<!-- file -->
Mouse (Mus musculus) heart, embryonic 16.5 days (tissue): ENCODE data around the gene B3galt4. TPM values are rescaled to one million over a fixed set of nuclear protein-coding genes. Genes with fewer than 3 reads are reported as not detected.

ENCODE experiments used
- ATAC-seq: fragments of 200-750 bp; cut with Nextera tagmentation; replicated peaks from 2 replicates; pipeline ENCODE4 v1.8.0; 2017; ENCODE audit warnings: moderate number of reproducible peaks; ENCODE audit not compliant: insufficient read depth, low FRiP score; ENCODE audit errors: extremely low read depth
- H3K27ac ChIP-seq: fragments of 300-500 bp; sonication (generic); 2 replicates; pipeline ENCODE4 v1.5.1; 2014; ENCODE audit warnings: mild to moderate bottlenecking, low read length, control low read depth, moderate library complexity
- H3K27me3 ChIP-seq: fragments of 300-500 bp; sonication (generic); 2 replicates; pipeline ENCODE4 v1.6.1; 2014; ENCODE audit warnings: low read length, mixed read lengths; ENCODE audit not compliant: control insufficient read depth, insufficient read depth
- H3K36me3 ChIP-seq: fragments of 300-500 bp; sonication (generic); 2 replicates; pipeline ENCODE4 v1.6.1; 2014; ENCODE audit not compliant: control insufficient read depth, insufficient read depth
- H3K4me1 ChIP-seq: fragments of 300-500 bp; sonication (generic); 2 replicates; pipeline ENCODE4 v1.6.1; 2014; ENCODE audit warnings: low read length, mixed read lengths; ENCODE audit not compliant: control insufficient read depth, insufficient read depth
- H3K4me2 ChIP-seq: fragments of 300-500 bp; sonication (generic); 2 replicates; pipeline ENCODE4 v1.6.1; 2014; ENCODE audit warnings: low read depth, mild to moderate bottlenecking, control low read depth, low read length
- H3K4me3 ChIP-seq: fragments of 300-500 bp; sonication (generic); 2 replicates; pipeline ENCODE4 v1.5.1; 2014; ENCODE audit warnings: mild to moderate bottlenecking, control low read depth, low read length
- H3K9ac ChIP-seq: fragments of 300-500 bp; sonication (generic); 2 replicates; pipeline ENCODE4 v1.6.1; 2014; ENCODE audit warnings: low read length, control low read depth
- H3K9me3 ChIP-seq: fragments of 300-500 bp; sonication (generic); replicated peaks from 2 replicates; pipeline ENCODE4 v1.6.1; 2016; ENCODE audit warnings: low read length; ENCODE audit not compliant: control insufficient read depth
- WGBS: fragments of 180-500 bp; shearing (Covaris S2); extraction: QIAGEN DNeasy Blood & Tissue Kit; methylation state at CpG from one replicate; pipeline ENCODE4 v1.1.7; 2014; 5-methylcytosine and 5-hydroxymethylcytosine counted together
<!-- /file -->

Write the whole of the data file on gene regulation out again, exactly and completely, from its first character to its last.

Mouse (Mus musculus) heart, embryonic 16.5 days (tissue): ENCODE data around the gene B3galt4. TPM values are rescaled to one million over a fixed set of nuclear protein-coding genes. Genes with fewer than 3 reads are reported as not detected.

ENCODE experiments used
- ATAC-seq: fragments of 200-750 bp; cut with Nextera tagmentation; replicated peaks from 2 replicates; pipeline ENCODE4 v1.8.0; 2017; ENCODE audit warnings: moderate number of reproducible peaks; ENCODE audit not compliant: insufficient read depth, low FRiP score; ENCODE audit errors: extremely low read depth
- H3K27ac ChIP-seq: fragments of 300-500 bp; sonication (generic); 2 replicates; pipeline ENCODE4 v1.5.1; 2014; ENCODE audit warnings: mild to moderate bottlenecking, low read length, control low read depth, moderate library complexity
- H3K27me3 ChIP-seq: fragments of 300-500 bp; sonication (generic); 2 replicates; pipeline ENCODE4 v1.6.1; 2014; ENCODE audit warnings: low read length, mixed read lengths; ENCODE audit not compliant: control insufficient read depth, insufficient read depth
- H3K36me3 ChIP-seq: fragments of 300-500 bp; sonication (generic); 2 replicates; pipeline ENCODE4 v1.6.1; 2014; ENCODE audit not compliant: control insufficient read depth, insufficient read depth
- H3K4me1 ChIP-seq: fragments of 300-500 bp; sonication (generic); 2 replicates; pipeline ENCODE4 v1.6.1; 2014; ENCODE audit warnings: low read length, mixed read lengths; ENCODE audit not compliant: control insufficient read depth, insufficient read depth
- H3K4me2 ChIP-seq: fragments of 300-500 bp; sonication (generic); 2 replicates; pipeline ENCODE4 v1.6.1; 2014; ENCODE audit warnings: low read depth, mild to moderate bottlenecking, control low read depth, low read length
- H3K4me3 ChIP-seq: fragments of 300-500 bp; sonication (generic); 2 replicates; pipeline ENCODE4 v1.5.1; 2014; ENCODE audit warnings: mild to moderate bottlenecking, control low read depth, low read length
- H3K9ac ChIP-seq: fragments of 300-500 bp; sonication (generic); 2 replicates; pipeline ENCODE4 v1.6.1; 2014; ENCODE audit warnings: low read length, control low read depth
- H3K9me3 ChIP-seq: fragments of 300-500 bp; sonication (generic); replicated peaks from 2 replicates; pipeline ENCODE4 v1.6.1; 2016; ENCODE audit warnings: low read length; ENCODE audit not compliant: control insufficient read depth
- WGBS: fragments of 180-500 bp; shearing (Covaris S2); extraction: QIAGEN DNeasy Blood & Tissue Kit; methylation state at CpG from one replicate; pipeline ENCODE4 v1.1.7; 2014; 5-methylcytosine and 5-hydroxymethylcytosine counted together